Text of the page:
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The San Francisco Chronicle

Political Duds

By Lynn Ludlow

August 5, 2001
Copyright © 2001 The San Francisco Chronicle. All Rights Reserved.

LA BOMBA: When Hamlet says "hoist with his own petard," he refers to the bell-shaped grenade employed in Shakespearean times to blow a hole in a wall or door. Instead, all too often the sapper who lit the petard's crude fuse was himself hoisted skyward. That's how many a journalistic Hamlet viewed last week the blowup of President George W. Bush's tactics on Isla Vieques . Its Puerto Rican inhabitants voted 2 to 1 last Sunday to demand the Navy immediately go somewhere else to blow holes in the landscape.

Since the Navy appropriated about two-thirds of the 33,000-acre island 60 years ago, its beaches and hills have been punctured by shells, bombs and live munitions in dress-rehearsal beachhead invasions. In an editorial, the Chicago Tribune said Bush was transparently courting the Hispanic vote when he declared earlier that the Navy would pull out in 2003.

"As a political tactic, however, this choice may turn out to be a dud," said the Tribune. "And as a military decision, it's worse."

Despite the vote Sunday, the Navy announced plans to continue maneuvers. Civil disobedience by activists will no doubt continue, said the Trib, "in which Bush is sure to be portrayed as a villain, not a savior."

That's how Bush's Vieques policy is regarded by liberal columnist Mary McGrory in the Washington Post. She wrote, "President Bush, on his June visit to Europe, issued a statement that infuriated everybody, the Navy and disobedientes alike. He said the bombing was a bad thing and the Navy could only do it for two more years."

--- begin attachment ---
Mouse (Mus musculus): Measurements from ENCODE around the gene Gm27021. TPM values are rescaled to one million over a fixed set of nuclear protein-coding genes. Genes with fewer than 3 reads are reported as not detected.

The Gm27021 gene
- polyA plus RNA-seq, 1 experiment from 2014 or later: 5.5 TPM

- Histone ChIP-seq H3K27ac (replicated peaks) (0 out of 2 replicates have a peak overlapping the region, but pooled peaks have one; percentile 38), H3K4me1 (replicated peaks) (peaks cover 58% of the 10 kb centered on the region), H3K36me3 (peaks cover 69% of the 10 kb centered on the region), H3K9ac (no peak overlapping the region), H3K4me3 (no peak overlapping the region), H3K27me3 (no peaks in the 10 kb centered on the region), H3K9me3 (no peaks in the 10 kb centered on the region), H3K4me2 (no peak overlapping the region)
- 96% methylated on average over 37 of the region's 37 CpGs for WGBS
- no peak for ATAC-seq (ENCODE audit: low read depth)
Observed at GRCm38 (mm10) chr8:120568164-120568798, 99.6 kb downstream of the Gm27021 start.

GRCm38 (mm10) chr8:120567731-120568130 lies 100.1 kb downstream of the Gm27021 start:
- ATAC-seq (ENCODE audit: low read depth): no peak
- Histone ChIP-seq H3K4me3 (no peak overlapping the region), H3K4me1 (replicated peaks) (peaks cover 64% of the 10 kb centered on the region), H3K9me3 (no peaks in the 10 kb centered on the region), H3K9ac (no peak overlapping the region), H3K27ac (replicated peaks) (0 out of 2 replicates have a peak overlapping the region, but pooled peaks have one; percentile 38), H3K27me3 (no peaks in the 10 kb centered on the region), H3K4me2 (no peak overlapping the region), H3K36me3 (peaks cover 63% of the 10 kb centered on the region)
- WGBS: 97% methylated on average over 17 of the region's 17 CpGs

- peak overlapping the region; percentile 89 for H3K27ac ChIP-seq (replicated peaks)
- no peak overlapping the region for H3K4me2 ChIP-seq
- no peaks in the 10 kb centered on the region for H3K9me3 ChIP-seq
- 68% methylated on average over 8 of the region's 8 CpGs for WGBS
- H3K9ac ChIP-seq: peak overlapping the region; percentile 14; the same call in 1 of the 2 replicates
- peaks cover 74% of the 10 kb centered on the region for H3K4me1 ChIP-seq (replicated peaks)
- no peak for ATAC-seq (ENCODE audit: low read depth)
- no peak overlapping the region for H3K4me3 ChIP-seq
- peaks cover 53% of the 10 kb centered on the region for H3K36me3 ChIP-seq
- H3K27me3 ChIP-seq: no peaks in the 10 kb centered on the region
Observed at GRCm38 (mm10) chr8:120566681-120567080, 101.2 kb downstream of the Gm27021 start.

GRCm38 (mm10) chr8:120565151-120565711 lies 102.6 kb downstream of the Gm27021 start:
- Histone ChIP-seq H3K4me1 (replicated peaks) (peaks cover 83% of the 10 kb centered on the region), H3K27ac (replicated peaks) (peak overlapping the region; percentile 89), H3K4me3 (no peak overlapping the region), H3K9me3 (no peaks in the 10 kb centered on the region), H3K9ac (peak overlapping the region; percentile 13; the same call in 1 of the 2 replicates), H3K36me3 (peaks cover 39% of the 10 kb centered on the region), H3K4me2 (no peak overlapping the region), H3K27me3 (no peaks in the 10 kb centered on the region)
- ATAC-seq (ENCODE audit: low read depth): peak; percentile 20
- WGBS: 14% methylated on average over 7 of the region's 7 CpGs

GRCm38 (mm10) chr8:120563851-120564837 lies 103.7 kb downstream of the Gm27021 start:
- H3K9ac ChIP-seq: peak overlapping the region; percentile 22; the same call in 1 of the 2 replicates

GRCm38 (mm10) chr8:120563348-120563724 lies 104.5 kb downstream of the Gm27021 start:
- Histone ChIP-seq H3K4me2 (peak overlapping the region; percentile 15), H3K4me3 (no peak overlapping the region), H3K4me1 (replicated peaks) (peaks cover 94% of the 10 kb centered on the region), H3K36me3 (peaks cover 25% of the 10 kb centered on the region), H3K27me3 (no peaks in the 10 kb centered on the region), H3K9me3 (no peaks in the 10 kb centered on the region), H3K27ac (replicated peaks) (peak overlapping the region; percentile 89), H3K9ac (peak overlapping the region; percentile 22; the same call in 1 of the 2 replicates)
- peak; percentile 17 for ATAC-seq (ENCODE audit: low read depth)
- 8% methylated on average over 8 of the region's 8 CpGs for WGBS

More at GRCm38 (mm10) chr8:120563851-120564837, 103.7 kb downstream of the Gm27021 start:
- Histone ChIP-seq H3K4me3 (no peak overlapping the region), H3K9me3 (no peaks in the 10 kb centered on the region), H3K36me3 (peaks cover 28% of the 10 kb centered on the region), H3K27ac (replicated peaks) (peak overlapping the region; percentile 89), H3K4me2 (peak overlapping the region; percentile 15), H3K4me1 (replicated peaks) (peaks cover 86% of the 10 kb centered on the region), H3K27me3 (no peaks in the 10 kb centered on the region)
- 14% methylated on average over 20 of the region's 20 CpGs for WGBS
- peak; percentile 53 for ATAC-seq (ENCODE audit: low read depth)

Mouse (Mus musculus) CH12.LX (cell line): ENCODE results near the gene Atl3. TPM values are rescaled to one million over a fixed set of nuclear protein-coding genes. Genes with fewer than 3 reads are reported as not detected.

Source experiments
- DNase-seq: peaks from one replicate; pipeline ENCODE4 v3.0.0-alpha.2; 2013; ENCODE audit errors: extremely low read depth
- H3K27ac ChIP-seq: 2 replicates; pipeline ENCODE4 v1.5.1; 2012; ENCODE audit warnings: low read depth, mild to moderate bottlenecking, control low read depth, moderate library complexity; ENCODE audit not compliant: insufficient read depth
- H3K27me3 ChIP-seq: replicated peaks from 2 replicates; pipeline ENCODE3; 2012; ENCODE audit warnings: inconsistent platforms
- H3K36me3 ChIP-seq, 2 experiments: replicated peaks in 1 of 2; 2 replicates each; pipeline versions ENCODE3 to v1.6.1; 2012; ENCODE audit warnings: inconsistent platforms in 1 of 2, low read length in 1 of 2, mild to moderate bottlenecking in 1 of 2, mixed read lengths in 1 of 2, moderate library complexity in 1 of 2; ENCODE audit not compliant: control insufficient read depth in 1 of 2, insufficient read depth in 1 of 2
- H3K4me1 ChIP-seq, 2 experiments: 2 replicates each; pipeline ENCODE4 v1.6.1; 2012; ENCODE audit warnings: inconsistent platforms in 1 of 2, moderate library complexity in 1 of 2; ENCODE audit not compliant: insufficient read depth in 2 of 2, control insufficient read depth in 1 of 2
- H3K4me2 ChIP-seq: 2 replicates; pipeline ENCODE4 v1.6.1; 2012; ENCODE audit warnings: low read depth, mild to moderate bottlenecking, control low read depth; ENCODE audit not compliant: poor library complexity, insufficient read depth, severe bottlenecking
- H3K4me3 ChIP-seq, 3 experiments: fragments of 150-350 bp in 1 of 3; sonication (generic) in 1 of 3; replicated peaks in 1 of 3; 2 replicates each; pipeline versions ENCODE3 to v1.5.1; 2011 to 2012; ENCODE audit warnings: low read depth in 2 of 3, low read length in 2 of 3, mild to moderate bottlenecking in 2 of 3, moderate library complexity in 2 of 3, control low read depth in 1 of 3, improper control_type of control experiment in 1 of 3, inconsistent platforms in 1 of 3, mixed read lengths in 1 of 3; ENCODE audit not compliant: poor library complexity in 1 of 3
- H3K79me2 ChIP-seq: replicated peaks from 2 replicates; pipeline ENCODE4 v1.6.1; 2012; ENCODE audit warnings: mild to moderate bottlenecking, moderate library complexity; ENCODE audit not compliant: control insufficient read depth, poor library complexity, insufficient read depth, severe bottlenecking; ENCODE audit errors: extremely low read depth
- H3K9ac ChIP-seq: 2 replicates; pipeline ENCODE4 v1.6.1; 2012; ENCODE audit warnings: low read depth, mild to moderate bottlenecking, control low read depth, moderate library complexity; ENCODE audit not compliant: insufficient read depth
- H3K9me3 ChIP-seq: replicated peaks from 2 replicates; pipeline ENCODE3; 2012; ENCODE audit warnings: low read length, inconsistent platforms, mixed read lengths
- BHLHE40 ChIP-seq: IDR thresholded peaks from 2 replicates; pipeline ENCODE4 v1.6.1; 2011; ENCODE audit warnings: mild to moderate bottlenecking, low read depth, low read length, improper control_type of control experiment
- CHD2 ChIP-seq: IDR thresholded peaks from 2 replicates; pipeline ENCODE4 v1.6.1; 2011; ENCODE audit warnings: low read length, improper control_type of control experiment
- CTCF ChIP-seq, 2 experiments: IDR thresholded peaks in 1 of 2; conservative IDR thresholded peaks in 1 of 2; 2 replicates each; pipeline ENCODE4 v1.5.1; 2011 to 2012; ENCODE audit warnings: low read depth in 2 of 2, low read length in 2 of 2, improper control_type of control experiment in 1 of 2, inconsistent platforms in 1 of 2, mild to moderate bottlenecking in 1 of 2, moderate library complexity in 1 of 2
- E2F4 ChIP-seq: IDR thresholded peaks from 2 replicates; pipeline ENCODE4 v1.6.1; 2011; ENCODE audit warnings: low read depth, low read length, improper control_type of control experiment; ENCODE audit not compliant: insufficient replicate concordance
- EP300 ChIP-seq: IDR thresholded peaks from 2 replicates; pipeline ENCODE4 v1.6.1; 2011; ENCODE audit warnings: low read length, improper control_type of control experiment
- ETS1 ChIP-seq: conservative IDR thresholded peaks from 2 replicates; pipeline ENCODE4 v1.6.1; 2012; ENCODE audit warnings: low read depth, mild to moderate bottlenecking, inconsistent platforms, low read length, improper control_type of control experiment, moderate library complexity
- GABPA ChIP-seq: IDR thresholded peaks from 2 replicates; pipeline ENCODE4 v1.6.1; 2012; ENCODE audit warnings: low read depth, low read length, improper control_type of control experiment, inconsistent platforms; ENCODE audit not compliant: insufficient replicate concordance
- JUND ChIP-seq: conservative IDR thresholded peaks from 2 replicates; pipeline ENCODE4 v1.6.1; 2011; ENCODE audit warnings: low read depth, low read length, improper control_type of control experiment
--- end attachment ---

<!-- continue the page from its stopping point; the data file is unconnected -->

But the Republican president was assailed also by conservative voices, including editors of the National Review: ". . . Not so surprisingly, Bush has gotten nothing for his pains: Activists denounce the 2003 pull-out as too late, and abler stateside panderers, such as Sen. Hillary Clinton and Gov. George Pataki, echo their dismay."

As for the Navy, the Press Herald in Portland, Maine, called Sunday's vote "a crushing defeat in a public relations battle that has been going on for years." In Puerto Rico itself, managing editor Richard Becker of the San Juan Star said the vote was important in what he called a propaganda war over a much larger issue: the conflict among defenders of Puerto Rico 's commonwealth status, "the tiny independence movement" and the politicians he called "statehooders." In the Puerto Rico Herald, he wrote: " ' Vieques ' has now grown to mean not just the U.S. Navy's future on the offshore island but it has become a line in the sand over one's loyalty to the United States."

In the Tucson Citizen, retired Foreign Service officer Richard Salvatierra said most Hispanics in the United States could care less about Vieques : "Hence, a basically wasted, but patently cynical, move by the president."

SHRAPNEL: The press itself has been hoist with the petard of comparative orthography. Credibility is blown when " Vieques ," which is said to come from an Indian word "bieques" (small island), is supposed to be pronounced as "v'YEH-kes" (New York Times), "vee-ECK- ess" (Voice of America), "vee-A-cus" (Chattanooga Times Free Press) and the most authoritative entry, "Bee-yekk-ess" ( Puerto Rico Herald).

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